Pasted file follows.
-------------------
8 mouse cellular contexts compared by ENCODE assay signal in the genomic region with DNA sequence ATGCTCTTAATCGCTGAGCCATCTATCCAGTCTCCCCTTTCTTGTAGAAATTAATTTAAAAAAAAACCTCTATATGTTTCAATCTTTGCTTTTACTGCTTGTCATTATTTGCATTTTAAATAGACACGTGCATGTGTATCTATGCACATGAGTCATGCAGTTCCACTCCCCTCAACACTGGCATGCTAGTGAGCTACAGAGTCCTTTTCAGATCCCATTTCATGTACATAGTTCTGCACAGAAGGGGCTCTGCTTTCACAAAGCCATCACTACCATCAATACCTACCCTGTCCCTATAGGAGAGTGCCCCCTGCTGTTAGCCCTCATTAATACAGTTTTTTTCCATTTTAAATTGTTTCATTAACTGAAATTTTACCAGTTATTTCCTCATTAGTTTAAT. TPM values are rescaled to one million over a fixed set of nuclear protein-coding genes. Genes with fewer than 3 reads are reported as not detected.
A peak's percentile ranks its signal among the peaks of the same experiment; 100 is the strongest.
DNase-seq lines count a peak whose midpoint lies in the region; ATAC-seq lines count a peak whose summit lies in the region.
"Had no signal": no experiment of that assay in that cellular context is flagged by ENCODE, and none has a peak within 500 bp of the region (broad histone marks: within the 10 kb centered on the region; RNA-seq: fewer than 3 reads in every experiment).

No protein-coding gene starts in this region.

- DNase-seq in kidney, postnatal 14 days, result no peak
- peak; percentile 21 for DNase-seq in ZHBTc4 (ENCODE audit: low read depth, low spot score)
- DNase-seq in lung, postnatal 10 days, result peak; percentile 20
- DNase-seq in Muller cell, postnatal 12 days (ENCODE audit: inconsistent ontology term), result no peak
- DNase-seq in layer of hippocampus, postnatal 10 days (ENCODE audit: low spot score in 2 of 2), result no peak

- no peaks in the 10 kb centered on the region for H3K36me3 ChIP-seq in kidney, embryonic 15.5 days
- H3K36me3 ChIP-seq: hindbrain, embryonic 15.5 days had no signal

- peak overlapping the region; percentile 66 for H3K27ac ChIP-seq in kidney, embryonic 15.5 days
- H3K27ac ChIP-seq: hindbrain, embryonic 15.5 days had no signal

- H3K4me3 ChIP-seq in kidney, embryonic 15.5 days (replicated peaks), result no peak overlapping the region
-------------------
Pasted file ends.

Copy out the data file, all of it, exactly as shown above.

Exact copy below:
8 mouse cellular contexts compared by ENCODE assay signal in the genomic region with DNA sequence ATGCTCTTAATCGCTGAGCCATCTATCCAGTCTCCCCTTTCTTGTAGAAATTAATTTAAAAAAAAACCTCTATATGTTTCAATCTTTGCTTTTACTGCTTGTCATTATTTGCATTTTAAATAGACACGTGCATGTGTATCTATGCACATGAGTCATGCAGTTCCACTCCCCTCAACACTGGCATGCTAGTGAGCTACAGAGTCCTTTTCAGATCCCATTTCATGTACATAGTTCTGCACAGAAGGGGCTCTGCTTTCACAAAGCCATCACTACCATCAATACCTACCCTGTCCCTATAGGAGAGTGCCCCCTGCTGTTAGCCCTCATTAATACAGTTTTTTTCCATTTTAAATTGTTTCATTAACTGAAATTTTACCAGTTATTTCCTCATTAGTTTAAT. TPM values are rescaled to one million over a fixed set of nuclear protein-coding genes. Genes with fewer than 3 reads are reported as not detected.
A peak's percentile ranks its signal among the peaks of the same experiment; 100 is the strongest.
DNase-seq lines count a peak whose midpoint lies in the region; ATAC-seq lines count a peak whose summit lies in the region.
"Had no signal": no experiment of that assay in that cellular context is flagged by ENCODE, and none has a peak within 500 bp of the region (broad histone marks: within the 10 kb centered on the region; RNA-seq: fewer than 3 reads in every experiment).

No protein-coding gene starts in this region.

- DNase-seq in kidney, postnatal 14 days, result no peak
- peak; percentile 21 for DNase-seq in ZHBTc4 (ENCODE audit: low read depth, low spot score)
- DNase-seq in lung, postnatal 10 days, result peak; percentile 20
- DNase-seq in Muller cell, postnatal 12 days (ENCODE audit: inconsistent ontology term), result no peak
- DNase-seq in layer of hippocampus, postnatal 10 days (ENCODE audit: low spot score in 2 of 2), result no peak

- no peaks in the 10 kb centered on the region for H3K36me3 ChIP-seq in kidney, embryonic 15.5 days
- H3K36me3 ChIP-seq: hindbrain, embryonic 15.5 days had no signal

- peak overlapping the region; percentile 66 for H3K27ac ChIP-seq in kidney, embryonic 15.5 days
- H3K27ac ChIP-seq: hindbrain, embryonic 15.5 days had no signal

- H3K4me3 ChIP-seq in kidney, embryonic 15.5 days (replicated peaks), result no peak overlapping the region